"The amount of professionalism that he has ... there's probably not another guy in the country that would have handled it the same way," Durkin said. "He's not only one of the best coaches in the country, he's one of the best people. He absolutely has the respect of everyone -- coaches and players, alike."
"I don’t care if Jim Harbaugh is medically insane (he is), if you run the coach out of town who took your team from absolute embarrassing garbage-pail irrelevance to conference-dominating powerhouse in ZERO YEARS, you are not only stupid, you don’t care about winning."
Just don't fumble and we're good. Unless kicker is a black hole, but what's the worst that could happen?
After a spring in which the motley collection of walk-ons assembled to punt managed to keep just one of their attempts on the field of play, it was a relief to see Will Hagerup launch Zoltan-like bombs in the fall scrimmage. While he's likely to go through some growing pains as he adjusts to college, mgouser Wonk put together a diary demonstrating that punter is a spot at which you can throw in a true freshman without much worry. A three-year study of freshman punters sees them land around 73rd nationally—just a smidgen below average—with a 39.3 net.
So your average freshman punter checks in just below average, and Hagerup is not your average freshman punter. He got the rare third star from Rivals and is their #1 true punter after a senior year in which he actually bettered Zoltan's numbers:
As a senior, Hagerup punted 22 times, landing seven within the opponent's 20-yard line, and averaging 42.9 yards per attempt. By comparison, Mesko had a career average of 42.5. In a statistic suggesting Hagerup applies adequate hang time to be a factor at the college level, opponents averaged just three yards per return against him.
No word on awesome high-stepping fakes, or disastrous mind-meltdown ones. Rodriguez called Hagerup "a real talent" this fall, then repeated it for emphasis. I'm not saying he's the Space Emperor of Space or anything, but while no one can replace Zoltan in our hearts Hagerup probably won't be far off on the field.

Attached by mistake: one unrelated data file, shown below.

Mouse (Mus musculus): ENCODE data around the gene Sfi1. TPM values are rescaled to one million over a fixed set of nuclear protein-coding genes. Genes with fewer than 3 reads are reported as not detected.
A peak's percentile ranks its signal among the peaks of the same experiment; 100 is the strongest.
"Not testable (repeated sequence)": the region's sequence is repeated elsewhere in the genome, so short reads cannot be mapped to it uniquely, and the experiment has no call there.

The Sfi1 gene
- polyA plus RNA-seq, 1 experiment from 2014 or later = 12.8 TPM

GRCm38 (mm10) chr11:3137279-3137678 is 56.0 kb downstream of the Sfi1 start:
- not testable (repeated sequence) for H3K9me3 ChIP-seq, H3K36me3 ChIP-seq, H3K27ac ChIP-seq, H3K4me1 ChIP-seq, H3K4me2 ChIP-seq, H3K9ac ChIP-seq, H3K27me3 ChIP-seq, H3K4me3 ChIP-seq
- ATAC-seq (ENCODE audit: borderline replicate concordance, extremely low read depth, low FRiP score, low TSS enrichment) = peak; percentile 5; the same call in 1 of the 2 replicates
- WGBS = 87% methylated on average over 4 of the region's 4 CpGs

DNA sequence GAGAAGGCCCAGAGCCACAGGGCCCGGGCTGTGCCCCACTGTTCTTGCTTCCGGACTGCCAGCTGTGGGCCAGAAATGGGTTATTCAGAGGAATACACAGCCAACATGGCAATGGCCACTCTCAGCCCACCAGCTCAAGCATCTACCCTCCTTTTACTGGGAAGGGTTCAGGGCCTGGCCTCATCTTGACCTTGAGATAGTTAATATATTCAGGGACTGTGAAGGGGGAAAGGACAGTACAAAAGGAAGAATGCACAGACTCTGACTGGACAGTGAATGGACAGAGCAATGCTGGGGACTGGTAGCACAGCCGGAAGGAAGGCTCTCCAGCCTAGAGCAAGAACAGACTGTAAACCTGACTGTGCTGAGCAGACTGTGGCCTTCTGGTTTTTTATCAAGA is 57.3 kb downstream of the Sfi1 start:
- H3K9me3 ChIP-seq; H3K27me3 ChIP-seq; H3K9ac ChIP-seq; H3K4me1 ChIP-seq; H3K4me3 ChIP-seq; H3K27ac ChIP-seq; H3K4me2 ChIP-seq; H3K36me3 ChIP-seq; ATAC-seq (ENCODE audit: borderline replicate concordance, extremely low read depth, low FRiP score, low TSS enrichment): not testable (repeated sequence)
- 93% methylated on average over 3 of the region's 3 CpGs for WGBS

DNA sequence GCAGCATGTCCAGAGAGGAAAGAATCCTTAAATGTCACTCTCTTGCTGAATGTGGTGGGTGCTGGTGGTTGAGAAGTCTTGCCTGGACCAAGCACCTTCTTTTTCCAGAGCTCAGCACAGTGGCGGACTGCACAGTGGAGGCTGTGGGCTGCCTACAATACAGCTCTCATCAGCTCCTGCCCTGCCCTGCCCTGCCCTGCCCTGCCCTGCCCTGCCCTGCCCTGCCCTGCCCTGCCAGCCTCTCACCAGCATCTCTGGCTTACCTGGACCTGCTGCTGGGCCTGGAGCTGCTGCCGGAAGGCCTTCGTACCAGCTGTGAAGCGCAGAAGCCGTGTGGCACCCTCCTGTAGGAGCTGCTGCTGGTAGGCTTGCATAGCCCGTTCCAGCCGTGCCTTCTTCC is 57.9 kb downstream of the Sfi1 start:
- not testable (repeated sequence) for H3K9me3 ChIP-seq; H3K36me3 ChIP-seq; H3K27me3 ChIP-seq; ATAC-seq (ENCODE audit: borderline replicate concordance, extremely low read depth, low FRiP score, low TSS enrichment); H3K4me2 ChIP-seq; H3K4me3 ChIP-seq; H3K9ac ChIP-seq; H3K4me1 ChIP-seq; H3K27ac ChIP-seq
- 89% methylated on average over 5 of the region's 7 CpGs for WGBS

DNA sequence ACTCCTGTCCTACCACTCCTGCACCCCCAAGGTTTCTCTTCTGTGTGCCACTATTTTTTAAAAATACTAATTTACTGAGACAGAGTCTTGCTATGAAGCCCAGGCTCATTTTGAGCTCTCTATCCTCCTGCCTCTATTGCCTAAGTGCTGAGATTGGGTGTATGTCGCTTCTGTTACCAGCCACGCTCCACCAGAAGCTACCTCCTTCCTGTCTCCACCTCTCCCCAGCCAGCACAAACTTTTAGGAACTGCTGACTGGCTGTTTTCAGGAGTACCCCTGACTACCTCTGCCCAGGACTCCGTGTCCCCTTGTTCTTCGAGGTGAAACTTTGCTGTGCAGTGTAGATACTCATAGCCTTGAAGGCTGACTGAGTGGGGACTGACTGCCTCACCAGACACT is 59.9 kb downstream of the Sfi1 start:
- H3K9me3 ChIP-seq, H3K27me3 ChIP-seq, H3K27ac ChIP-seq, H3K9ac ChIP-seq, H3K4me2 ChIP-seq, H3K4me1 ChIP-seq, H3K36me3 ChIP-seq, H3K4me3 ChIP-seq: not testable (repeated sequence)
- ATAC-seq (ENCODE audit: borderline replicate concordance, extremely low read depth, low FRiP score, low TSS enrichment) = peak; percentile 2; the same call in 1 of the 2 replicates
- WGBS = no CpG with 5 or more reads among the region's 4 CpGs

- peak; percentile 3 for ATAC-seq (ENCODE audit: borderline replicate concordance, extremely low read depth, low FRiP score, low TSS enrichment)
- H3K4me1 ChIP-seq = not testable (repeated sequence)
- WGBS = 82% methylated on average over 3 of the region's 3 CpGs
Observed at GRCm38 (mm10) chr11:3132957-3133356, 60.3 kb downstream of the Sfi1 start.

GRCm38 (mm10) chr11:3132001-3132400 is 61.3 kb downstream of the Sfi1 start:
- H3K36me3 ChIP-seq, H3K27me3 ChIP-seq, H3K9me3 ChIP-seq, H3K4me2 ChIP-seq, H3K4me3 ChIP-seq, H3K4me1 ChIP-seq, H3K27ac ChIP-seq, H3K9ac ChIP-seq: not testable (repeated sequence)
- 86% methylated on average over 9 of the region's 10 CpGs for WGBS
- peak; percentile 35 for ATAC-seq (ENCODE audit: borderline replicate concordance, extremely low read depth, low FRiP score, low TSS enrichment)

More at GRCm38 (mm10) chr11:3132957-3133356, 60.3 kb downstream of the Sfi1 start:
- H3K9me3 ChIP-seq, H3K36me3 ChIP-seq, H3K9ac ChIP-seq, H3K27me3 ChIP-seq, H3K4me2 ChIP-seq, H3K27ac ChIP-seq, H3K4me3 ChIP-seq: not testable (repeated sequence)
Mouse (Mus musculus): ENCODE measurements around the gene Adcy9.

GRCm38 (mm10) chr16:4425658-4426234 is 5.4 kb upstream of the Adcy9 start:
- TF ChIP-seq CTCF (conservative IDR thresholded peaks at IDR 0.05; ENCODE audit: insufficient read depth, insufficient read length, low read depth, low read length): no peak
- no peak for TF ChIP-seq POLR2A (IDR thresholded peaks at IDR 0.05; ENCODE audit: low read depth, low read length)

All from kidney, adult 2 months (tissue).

As per tradition when this site attempts to project a kicker it's never seen play, we punt. (HA!) Projecting kickers remains a rube's game. For example, last year this preview expressed "disquiet" because projected starter Jason Olesnavage couldn't beat out mediocre competition in '08, sucked in the spring game, and wasn't the touted freshman Brendan Gibbons. Olesnavage proceeded to go 11 of 15, a 73% strike rate. So we won't really have a grasp on what's going on here until midseason.
Right now the tea leaves are grim things scattered everywhere except the center of the cup, however. Rodriguez has been openly fretting about the situation since spring. An example from Big Ten media days—here Rodriguez is asked what's his biggest concern:
"Probably the kicking game, particularly field goals."
Troy Woolfolk's ankle had not yet been smitten, but even at that point being more concerned with anything other than the secondary (which thankfully finished second) sets off alarm klaxons. More go off when AnnArbor.com quotes Rodriguez saying "guh," which is my line.
But I was pretty guh last year, too, and that worked out okay. Hopefully Gibbons can find the accuracy to live up to his scholarship status; if he can't the silver lining is that Michigan might be forced into correct fourth-down strategy. That's the ticket!
Michigan found its best kickoff returner since Steve Breaston in the form of blazing fast Darryl Stonum last year. Stonum ripped off this critical touchdown against Notre Dame…
…and took enough other kicksout to midfield to see Michigan into the top 25 nationally at #23. Stonum himself was actually better than that; his 25.7 yard average would have been good for 4th if he took back all of Michigan's returns.
Touchdowns are outliers and we should expect Stonum's production to fall back to earth a little bit this year; hopefully Michigan has a better second option and can maintain their above-average production here.
When it comes to punts,
HOLD ON TO THE GODDAMN BALL
was the directive last year. It was not followed very well. This was actually an improvement on 2008, when kickoffs were also 50-50 to be horrible turnovers, but it wasn't very fun. A rotating array of jelly-fingered receivers toured the position last year, with Junior Hemingway's 10 returns for 86 yards and Martavious Odoms's 6 for 54 leading the returning players. (Brandon Graham's punt blocks actually made him Michigan's best punt returner: two for 36 yards and a TD.)
This year it looks like Hemingway has been relieved of duties. The four guys in contention this fall are Odoms, Terrence Robinson, Jeremy Gallon, and Drew Dileo. Gallon reputedly did not seize his opportunity to perform over the summer* and then suffered an ankle injury in fall, Robinson's hands have plagued him since his arrival in Ann Arbor (he was the only player to fumble a punt in the fall scrimmage), and Dileo is a true freshman. Your punt returner by default is Odoms until such time as one of the guys who isn't a fumble-prone starting receiver steps up and takes it from him.
I suppose here's where we should make mention of Michigan's coverage units. A combination of Zoltan and the spread punt formation made the punt cover guys highly effective, with opponents managing just 5.6 yards a return. I put together a little stat that measures how many yards a team gives back on average (so a punt without a return is zero) and Michigan finished 28th last year despite Zoltan finishing 9th in gross average. That's pretty good; Michigan can probably expect similar.